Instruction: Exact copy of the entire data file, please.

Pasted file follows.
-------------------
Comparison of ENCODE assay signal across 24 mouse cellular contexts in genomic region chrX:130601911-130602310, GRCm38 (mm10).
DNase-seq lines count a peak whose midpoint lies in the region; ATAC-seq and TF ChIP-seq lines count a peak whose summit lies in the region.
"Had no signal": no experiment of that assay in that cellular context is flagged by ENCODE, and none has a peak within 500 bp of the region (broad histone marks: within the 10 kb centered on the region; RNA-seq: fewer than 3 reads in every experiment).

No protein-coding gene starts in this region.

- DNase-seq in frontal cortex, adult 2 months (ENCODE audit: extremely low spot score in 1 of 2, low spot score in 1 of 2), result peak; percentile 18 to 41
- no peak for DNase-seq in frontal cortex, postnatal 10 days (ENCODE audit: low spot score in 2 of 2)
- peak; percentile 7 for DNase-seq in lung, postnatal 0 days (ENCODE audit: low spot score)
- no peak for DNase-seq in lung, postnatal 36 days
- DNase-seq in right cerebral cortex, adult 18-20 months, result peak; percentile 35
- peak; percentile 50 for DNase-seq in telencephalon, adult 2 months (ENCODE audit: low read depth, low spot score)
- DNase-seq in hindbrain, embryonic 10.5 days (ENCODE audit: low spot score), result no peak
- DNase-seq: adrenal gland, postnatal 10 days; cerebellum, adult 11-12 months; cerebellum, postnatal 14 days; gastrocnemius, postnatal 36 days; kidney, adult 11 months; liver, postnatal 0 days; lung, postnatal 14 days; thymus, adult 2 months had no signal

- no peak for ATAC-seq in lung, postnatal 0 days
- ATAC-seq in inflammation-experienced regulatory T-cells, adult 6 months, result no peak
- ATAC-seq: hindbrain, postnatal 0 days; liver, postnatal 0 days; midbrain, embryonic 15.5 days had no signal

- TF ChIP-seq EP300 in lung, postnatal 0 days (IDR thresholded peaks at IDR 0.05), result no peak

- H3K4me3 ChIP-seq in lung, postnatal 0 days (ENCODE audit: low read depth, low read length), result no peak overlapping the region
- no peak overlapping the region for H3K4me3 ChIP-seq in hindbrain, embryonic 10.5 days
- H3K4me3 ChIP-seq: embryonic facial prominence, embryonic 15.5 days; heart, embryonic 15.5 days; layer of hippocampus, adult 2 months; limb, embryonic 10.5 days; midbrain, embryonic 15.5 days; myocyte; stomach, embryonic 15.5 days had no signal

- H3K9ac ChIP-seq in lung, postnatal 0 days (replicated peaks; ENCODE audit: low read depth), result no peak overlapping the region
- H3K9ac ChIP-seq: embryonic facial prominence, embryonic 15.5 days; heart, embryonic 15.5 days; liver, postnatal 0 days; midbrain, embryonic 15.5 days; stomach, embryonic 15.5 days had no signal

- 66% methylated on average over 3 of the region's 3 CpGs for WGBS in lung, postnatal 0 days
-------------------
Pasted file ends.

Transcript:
Comparison of ENCODE assay signal across 24 mouse cellular contexts in genomic region chrX:130601911-130602310, GRCm38 (mm10).
DNase-seq lines count a peak whose midpoint lies in the region; ATAC-seq and TF ChIP-seq lines count a peak whose summit lies in the region.
"Had no signal": no experiment of that assay in that cellular context is flagged by ENCODE, and none has a peak within 500 bp of the region (broad histone marks: within the 10 kb centered on the region; RNA-seq: fewer than 3 reads in every experiment).

No protein-coding gene starts in this region.

- DNase-seq in frontal cortex, adult 2 months (ENCODE audit: extremely low spot score in 1 of 2, low spot score in 1 of 2), result peak; percentile 18 to 41
- no peak for DNase-seq in frontal cortex, postnatal 10 days (ENCODE audit: low spot score in 2 of 2)
- peak; percentile 7 for DNase-seq in lung, postnatal 0 days (ENCODE audit: low spot score)
- no peak for DNase-seq in lung, postnatal 36 days
- DNase-seq in right cerebral cortex, adult 18-20 months, result peak; percentile 35
- peak; percentile 50 for DNase-seq in telencephalon, adult 2 months (ENCODE audit: low read depth, low spot score)
- DNase-seq in hindbrain, embryonic 10.5 days (ENCODE audit: low spot score), result no peak
- DNase-seq: adrenal gland, postnatal 10 days; cerebellum, adult 11-12 months; cerebellum, postnatal 14 days; gastrocnemius, postnatal 36 days; kidney, adult 11 months; liver, postnatal 0 days; lung, postnatal 14 days; thymus, adult 2 months had no signal

- no peak for ATAC-seq in lung, postnatal 0 days
- ATAC-seq in inflammation-experienced regulatory T-cells, adult 6 months, result no peak
- ATAC-seq: hindbrain, postnatal 0 days; liver, postnatal 0 days; midbrain, embryonic 15.5 days had no signal

- TF ChIP-seq EP300 in lung, postnatal 0 days (IDR thresholded peaks at IDR 0.05), result no peak

- H3K4me3 ChIP-seq in lung, postnatal 0 days (ENCODE audit: low read depth, low read length), result no peak overlapping the region
- no peak overlapping the region for H3K4me3 ChIP-seq in hindbrain, embryonic 10.5 days
- H3K4me3 ChIP-seq: embryonic facial prominence, embryonic 15.5 days; heart, embryonic 15.5 days; layer of hippocampus, adult 2 months; limb, embryonic 10.5 days; midbrain, embryonic 15.5 days; myocyte; stomach, embryonic 15.5 days had no signal

- H3K9ac ChIP-seq in lung, postnatal 0 days (replicated peaks; ENCODE audit: low read depth), result no peak overlapping the region
- H3K9ac ChIP-seq: embryonic facial prominence, embryonic 15.5 days; heart, embryonic 15.5 days; liver, postnatal 0 days; midbrain, embryonic 15.5 days; stomach, embryonic 15.5 days had no signal

- 66% methylated on average over 3 of the region's 3 CpGs for WGBS in lung, postnatal 0 days